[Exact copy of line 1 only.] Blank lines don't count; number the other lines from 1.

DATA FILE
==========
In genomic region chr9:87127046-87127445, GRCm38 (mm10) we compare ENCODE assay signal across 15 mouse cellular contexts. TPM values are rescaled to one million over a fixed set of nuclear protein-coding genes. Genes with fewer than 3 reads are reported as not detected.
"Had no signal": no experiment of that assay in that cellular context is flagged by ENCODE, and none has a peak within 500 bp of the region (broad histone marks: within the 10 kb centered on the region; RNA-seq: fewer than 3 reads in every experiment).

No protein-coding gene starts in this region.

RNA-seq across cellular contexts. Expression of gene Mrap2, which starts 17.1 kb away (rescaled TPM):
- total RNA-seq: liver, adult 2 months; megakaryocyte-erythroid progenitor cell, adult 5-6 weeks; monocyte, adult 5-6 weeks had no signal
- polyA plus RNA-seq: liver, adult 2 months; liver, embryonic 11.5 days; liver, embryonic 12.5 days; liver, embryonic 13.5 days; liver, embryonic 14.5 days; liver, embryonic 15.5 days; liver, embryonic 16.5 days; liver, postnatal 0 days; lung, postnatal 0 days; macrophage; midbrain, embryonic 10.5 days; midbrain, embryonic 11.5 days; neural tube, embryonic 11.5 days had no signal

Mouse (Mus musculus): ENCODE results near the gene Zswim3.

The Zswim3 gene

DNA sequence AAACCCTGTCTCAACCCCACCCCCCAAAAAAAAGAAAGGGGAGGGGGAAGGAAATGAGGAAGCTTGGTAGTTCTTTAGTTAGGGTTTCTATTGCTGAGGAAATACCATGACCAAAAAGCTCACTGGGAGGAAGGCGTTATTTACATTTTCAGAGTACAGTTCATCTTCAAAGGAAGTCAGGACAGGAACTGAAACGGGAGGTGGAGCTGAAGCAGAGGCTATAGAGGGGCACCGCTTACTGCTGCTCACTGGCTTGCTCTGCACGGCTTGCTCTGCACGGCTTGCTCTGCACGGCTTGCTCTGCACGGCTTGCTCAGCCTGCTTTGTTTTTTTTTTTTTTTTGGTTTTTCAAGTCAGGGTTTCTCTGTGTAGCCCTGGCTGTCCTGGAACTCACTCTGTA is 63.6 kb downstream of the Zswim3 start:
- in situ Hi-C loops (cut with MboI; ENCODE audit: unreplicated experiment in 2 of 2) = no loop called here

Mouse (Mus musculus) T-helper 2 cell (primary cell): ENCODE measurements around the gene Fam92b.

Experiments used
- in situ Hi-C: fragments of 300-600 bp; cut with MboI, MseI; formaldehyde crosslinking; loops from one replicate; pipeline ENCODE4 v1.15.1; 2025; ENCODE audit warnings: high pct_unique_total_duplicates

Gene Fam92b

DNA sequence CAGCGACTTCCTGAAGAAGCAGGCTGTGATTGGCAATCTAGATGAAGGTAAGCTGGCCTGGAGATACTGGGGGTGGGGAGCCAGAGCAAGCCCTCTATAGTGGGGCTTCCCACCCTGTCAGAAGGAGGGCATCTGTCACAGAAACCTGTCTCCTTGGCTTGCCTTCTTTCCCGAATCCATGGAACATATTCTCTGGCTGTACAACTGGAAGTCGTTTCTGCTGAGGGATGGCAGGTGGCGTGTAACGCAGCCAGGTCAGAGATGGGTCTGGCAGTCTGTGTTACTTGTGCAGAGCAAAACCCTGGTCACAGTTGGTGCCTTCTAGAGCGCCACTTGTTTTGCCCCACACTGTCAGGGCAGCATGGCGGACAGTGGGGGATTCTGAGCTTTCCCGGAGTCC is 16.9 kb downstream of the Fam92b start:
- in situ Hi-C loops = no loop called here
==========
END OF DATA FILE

In genomic region chr9:87127046-87127445, GRCm38 (mm10) we compare ENCODE assay signal across 15 mouse cellular contexts. TPM values are rescaled to one million over a fixed set of nuclear protein-coding genes. Genes with fewer than 3 reads are reported as not detected.